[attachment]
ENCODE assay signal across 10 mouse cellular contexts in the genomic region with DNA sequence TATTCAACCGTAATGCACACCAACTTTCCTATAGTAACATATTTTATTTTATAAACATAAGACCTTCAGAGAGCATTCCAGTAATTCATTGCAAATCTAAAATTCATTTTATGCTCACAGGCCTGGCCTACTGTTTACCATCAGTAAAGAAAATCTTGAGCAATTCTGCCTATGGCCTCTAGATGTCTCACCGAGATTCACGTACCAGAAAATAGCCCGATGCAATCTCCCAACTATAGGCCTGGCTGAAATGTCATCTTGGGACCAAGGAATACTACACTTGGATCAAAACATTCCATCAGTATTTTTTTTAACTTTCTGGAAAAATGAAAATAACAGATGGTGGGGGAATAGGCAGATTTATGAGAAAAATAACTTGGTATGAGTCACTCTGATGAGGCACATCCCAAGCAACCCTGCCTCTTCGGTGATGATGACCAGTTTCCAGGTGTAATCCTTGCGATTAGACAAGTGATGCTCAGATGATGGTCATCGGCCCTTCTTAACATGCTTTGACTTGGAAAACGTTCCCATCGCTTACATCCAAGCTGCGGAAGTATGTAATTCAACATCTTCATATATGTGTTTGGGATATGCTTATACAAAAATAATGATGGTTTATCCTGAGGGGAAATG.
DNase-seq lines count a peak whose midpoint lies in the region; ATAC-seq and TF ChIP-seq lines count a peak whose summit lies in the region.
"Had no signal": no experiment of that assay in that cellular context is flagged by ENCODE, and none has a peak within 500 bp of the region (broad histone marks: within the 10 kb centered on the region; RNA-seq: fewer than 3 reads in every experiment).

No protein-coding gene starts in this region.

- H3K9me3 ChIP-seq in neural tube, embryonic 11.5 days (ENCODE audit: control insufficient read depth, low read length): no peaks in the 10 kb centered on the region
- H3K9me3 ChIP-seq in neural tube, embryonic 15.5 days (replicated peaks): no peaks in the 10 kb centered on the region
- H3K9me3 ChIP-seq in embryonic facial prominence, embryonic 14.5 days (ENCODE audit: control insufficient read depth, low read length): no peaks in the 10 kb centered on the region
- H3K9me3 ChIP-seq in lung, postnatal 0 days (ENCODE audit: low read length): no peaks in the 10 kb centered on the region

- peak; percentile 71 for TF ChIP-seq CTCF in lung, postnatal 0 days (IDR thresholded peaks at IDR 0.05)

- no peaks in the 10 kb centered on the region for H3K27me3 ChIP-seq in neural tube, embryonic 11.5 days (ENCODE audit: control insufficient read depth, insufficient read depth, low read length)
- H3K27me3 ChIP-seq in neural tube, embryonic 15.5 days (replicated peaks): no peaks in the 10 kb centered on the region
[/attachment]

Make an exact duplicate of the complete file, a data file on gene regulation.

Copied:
ENCODE assay signal across 10 mouse cellular contexts in the genomic region with DNA sequence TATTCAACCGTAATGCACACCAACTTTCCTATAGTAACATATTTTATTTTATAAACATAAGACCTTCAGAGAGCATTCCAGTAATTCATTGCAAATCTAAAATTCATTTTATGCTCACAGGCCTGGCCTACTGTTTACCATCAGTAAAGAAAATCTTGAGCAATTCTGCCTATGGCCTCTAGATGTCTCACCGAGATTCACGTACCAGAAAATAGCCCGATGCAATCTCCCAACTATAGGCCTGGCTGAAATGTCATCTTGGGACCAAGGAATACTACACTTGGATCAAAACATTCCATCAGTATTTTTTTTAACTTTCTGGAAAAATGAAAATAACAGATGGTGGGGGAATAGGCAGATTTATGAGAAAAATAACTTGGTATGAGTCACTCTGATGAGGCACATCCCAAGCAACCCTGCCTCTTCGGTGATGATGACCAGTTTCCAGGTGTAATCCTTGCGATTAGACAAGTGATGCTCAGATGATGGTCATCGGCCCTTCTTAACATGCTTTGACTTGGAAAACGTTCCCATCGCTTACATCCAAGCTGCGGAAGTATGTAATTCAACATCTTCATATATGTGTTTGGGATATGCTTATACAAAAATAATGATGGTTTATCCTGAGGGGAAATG.
DNase-seq lines count a peak whose midpoint lies in the region; ATAC-seq and TF ChIP-seq lines count a peak whose summit lies in the region.
"Had no signal": no experiment of that assay in that cellular context is flagged by ENCODE, and none has a peak within 500 bp of the region (broad histone marks: within the 10 kb centered on the region; RNA-seq: fewer than 3 reads in every experiment).

No protein-coding gene starts in this region.

- H3K9me3 ChIP-seq in neural tube, embryonic 11.5 days (ENCODE audit: control insufficient read depth, low read length): no peaks in the 10 kb centered on the region
- H3K9me3 ChIP-seq in neural tube, embryonic 15.5 days (replicated peaks): no peaks in the 10 kb centered on the region
- H3K9me3 ChIP-seq in embryonic facial prominence, embryonic 14.5 days (ENCODE audit: control insufficient read depth, low read length): no peaks in the 10 kb centered on the region
- H3K9me3 ChIP-seq in lung, postnatal 0 days (ENCODE audit: low read length): no peaks in the 10 kb centered on the region

- peak; percentile 71 for TF ChIP-seq CTCF in lung, postnatal 0 days (IDR thresholded peaks at IDR 0.05)

- no peaks in the 10 kb centered on the region for H3K27me3 ChIP-seq in neural tube, embryonic 11.5 days (ENCODE audit: control insufficient read depth, insufficient read depth, low read length)
- H3K27me3 ChIP-seq in neural tube, embryonic 15.5 days (replicated peaks): no peaks in the 10 kb centered on the region